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Former eBay execs jailed for harassment and cyberstalking

Live bugs, dead animals, death threats, mystery packages – all just skimming the surface of harassment from former eBay execs.

ebay on laptop

On Thursday, September 29, two former eBay executives were sentenced to prison time and incurred substantial fines as a result of being criminally convicted of stalking and harassing a couple in Massachusetts who edited and distributed a newsletter with articles viewed as critical of the company.

Between August and September 2019, eBay’s Former Senior Director of Safety & Security James Baugh and former Director of Global Resiliency David Harville, as well as a group of co-conspirators, enacted a harassment campaign against Ina and David Steiner, editors of EcommerceBytes, a website that publishes articles tailored for online product sellers.

EcommerceBytes had published articles that were critical of eBay in the past, and the company was aware of their commentary.

However, in August 2019, Ina Steiner published an article regarding eBay’s lawsuit against Amazon for supposedly poaching their users. Internal communications within eBay indicate that this article brought the Steiners and EcommerceBytes under heightened scrutiny by executives. This may have been due to increased pressure on senior executives after the partial sale of eBay to Elliott Management, a hedge fund notorious for dismantling the administrative structures and procedures of companies after acquisition.

Baugh and Harville’s campaign against the Steiners, executed over the course of a month, included a litany of acts ranging from trolling, such as delivering threatening messages to the couple on Twitter and posting disparaging public Tweets about EcommerceBytes; to real-life dangers, like sending packages containing live insects or dead animals to the couple’s house, and posting their address on Craigslist with solicitations for sex acts to be performed by strangers at the couple’s home.

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The two men, along with one of their subordinates acting as a co-conspirator, also traveled to Massachusetts with the intent to break into the couple’s garage and install a GPS tracking device on their car.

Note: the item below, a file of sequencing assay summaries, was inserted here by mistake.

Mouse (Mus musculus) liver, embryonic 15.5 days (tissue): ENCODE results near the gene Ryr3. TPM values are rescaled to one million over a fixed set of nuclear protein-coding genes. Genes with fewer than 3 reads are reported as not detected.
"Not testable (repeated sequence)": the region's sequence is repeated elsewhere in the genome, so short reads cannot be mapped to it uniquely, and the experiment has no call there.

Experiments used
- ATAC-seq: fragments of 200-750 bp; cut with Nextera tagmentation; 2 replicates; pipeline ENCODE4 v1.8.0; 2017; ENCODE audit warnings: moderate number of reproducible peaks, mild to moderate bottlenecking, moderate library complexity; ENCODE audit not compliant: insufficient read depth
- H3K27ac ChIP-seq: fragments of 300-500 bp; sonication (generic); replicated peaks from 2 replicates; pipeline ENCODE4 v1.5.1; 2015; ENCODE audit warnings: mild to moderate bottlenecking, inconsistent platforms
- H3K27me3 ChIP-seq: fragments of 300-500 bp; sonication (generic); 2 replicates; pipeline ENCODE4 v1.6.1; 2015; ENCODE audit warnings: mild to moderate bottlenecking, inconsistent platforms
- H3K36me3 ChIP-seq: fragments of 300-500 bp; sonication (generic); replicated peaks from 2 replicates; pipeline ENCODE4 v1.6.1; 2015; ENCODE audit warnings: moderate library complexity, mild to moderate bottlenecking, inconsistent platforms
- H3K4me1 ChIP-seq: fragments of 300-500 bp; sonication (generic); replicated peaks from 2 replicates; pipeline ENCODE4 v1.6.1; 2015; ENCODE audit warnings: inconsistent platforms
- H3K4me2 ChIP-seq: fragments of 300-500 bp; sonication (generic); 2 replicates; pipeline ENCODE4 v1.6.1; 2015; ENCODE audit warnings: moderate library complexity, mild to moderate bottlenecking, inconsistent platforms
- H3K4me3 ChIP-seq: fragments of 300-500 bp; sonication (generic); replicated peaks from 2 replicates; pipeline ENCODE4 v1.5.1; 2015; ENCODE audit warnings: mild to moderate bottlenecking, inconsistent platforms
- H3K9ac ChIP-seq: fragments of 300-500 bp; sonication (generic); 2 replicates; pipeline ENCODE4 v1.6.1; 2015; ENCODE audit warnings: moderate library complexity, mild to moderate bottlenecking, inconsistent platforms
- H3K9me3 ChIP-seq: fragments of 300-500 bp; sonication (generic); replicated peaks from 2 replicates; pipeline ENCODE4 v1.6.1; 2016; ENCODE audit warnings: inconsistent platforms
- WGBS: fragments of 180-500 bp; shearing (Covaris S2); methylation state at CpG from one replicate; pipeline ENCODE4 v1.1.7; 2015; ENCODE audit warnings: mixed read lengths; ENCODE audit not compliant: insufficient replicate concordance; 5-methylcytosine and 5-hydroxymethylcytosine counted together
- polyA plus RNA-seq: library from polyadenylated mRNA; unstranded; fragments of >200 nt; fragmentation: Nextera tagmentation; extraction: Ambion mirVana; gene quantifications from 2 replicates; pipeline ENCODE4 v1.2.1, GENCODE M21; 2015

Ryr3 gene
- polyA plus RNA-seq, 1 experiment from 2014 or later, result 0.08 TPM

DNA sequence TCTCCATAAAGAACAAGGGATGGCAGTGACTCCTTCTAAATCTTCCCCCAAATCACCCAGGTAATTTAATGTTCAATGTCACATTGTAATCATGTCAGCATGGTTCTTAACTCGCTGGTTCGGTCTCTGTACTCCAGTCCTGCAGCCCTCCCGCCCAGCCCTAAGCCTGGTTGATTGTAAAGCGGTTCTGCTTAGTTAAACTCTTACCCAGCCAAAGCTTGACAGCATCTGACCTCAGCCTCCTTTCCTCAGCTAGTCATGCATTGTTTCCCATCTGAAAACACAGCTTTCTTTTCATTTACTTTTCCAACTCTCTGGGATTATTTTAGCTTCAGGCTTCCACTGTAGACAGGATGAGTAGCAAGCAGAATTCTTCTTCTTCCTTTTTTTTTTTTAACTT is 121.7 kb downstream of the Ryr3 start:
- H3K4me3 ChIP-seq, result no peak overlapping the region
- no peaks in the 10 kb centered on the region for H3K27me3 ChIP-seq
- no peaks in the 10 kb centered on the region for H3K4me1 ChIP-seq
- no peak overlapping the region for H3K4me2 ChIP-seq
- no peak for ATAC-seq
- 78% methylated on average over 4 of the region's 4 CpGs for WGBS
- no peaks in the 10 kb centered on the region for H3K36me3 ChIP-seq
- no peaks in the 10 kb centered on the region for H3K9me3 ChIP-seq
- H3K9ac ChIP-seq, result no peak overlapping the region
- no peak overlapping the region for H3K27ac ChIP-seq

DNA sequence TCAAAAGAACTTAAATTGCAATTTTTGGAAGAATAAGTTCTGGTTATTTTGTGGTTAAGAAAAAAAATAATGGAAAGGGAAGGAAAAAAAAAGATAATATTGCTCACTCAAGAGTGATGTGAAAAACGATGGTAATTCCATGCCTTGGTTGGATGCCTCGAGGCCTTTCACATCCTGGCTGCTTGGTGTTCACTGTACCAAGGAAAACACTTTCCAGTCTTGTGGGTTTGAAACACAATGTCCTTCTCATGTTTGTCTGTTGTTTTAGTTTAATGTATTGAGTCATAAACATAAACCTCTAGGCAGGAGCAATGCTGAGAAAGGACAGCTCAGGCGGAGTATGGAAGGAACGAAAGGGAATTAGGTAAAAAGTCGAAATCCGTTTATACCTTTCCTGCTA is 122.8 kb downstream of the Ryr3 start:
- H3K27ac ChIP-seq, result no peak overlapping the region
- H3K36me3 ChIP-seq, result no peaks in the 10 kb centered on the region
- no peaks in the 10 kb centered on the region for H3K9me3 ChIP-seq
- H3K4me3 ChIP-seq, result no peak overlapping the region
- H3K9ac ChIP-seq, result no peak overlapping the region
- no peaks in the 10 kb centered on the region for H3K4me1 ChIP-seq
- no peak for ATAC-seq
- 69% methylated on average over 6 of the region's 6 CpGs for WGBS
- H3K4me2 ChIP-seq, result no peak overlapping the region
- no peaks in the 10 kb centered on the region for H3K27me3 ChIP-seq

The Steiners, fearing for their own safety, had alerted the local police prior to their arrival. Baugh and Harville were spotted by the authorities while attempting to follow the Steiners as they drove through town.

During the ensuing investigation, Baugh disposed of critical digital evidence and submitted false records to the police.

Baugh and Harville were arrested and charged in June 2020. The subsequent court battle deemed them guilty of numerous crimes, including conspiracy to commit stalking through interstate travel and through facilities of interstate commerce, stalking through interstate travel, stalking through facilities of interstate commerce, witness tampering, and destruction, alteration, and falsification of records in a federal investigation.

What now remains to be seen is the fate of then-CEO Devin Wenig, who is accused of sending messages to top executives at the company regarding the content of the newsletter, including a message from Wenig to a subordinate instructing them to “Take [Ina Steiner] down.”

Wenig’s attorneys argued that his messages were taken out of context and that he clearly did not mean them to inspire a campaign of unhinged harassment.

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Conversely, during his defense, Baugh’s lawyers argued that internal pressure from Wenig is what led him to engage in drastic and dangerous retaliation against the couple. Lawyers for the defense had requested transcripts of interviews with Wenig and former senior vice president Wendy Jones, the latter of whom was Baugh’s direct supervisor at the time.

An independent investigation deemed Wenig and Jones were unaware of the full extent of Baugh and Harville’s actions. Additionally, Assistant U.S. Attorney Seth Kosto, who prosecuted the case, accused Baugh of attempting to deflect blame from his own actions onto his superiors. However, Wenig still faces a civil lawsuit filed by the Steiners.

Jesse has a B.A. in Women's and Gender Studies from St. Mary's College of Maryland and a PhD in Theatre from the University of Texas at Austin. His research on LGBTQ+ theatre has been published in multiple anthologies and on stage in Austin. At home in Dallas, he enjoys cooking, reading, and spending quality time with his partner and their three dogs.

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